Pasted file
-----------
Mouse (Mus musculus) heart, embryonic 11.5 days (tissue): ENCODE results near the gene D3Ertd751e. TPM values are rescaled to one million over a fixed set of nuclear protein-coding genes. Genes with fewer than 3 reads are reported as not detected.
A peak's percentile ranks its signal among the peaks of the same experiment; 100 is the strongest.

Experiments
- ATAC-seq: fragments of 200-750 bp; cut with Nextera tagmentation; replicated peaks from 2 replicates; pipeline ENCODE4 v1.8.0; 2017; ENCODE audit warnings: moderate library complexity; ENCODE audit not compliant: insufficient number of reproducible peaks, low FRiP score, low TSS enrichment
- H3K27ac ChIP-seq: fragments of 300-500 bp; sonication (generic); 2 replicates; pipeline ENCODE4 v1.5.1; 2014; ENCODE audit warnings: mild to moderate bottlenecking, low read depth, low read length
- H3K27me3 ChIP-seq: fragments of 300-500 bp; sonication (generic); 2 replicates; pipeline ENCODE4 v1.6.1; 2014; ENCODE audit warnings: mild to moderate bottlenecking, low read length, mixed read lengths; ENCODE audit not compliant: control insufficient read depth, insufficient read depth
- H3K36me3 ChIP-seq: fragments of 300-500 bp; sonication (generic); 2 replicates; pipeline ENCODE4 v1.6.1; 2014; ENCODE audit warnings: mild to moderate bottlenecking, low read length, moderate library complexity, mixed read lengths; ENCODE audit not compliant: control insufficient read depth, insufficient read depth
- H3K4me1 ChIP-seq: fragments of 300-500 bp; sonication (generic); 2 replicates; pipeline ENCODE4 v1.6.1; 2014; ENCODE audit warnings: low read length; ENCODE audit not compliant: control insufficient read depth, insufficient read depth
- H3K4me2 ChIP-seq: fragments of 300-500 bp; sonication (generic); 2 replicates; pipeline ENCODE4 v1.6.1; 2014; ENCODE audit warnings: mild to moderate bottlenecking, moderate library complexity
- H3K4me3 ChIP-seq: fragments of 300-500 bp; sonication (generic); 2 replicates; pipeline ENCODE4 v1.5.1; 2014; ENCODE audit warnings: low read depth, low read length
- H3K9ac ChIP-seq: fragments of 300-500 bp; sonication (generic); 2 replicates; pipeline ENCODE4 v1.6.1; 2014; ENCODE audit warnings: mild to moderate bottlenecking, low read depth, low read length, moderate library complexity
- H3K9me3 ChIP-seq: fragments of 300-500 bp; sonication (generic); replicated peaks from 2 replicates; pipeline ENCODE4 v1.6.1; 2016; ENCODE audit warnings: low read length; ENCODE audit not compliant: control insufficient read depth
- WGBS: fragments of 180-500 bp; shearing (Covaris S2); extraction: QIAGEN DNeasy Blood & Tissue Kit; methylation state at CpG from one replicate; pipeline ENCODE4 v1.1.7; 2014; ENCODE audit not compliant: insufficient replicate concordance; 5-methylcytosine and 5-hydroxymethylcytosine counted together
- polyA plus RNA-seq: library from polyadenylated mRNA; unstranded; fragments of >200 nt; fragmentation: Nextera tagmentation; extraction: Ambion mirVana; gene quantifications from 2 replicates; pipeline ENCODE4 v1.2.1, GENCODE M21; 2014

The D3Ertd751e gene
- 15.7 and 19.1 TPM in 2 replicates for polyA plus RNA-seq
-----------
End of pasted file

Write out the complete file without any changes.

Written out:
Mouse (Mus musculus) heart, embryonic 11.5 days (tissue): ENCODE results near the gene D3Ertd751e. TPM values are rescaled to one million over a fixed set of nuclear protein-coding genes. Genes with fewer than 3 reads are reported as not detected.
A peak's percentile ranks its signal among the peaks of the same experiment; 100 is the strongest.

Experiments
- ATAC-seq: fragments of 200-750 bp; cut with Nextera tagmentation; replicated peaks from 2 replicates; pipeline ENCODE4 v1.8.0; 2017; ENCODE audit warnings: moderate library complexity; ENCODE audit not compliant: insufficient number of reproducible peaks, low FRiP score, low TSS enrichment
- H3K27ac ChIP-seq: fragments of 300-500 bp; sonication (generic); 2 replicates; pipeline ENCODE4 v1.5.1; 2014; ENCODE audit warnings: mild to moderate bottlenecking, low read depth, low read length
- H3K27me3 ChIP-seq: fragments of 300-500 bp; sonication (generic); 2 replicates; pipeline ENCODE4 v1.6.1; 2014; ENCODE audit warnings: mild to moderate bottlenecking, low read length, mixed read lengths; ENCODE audit not compliant: control insufficient read depth, insufficient read depth
- H3K36me3 ChIP-seq: fragments of 300-500 bp; sonication (generic); 2 replicates; pipeline ENCODE4 v1.6.1; 2014; ENCODE audit warnings: mild to moderate bottlenecking, low read length, moderate library complexity, mixed read lengths; ENCODE audit not compliant: control insufficient read depth, insufficient read depth
- H3K4me1 ChIP-seq: fragments of 300-500 bp; sonication (generic); 2 replicates; pipeline ENCODE4 v1.6.1; 2014; ENCODE audit warnings: low read length; ENCODE audit not compliant: control insufficient read depth, insufficient read depth
- H3K4me2 ChIP-seq: fragments of 300-500 bp; sonication (generic); 2 replicates; pipeline ENCODE4 v1.6.1; 2014; ENCODE audit warnings: mild to moderate bottlenecking, moderate library complexity
- H3K4me3 ChIP-seq: fragments of 300-500 bp; sonication (generic); 2 replicates; pipeline ENCODE4 v1.5.1; 2014; ENCODE audit warnings: low read depth, low read length
- H3K9ac ChIP-seq: fragments of 300-500 bp; sonication (generic); 2 replicates; pipeline ENCODE4 v1.6.1; 2014; ENCODE audit warnings: mild to moderate bottlenecking, low read depth, low read length, moderate library complexity
- H3K9me3 ChIP-seq: fragments of 300-500 bp; sonication (generic); replicated peaks from 2 replicates; pipeline ENCODE4 v1.6.1; 2016; ENCODE audit warnings: low read length; ENCODE audit not compliant: control insufficient read depth
- WGBS: fragments of 180-500 bp; shearing (Covaris S2); extraction: QIAGEN DNeasy Blood & Tissue Kit; methylation state at CpG from one replicate; pipeline ENCODE4 v1.1.7; 2014; ENCODE audit not compliant: insufficient replicate concordance; 5-methylcytosine and 5-hydroxymethylcytosine counted together
- polyA plus RNA-seq: library from polyadenylated mRNA; unstranded; fragments of >200 nt; fragmentation: Nextera tagmentation; extraction: Ambion mirVana; gene quantifications from 2 replicates; pipeline ENCODE4 v1.2.1, GENCODE M21; 2014

The D3Ertd751e gene
- 15.7 and 19.1 TPM in 2 replicates for polyA plus RNA-seq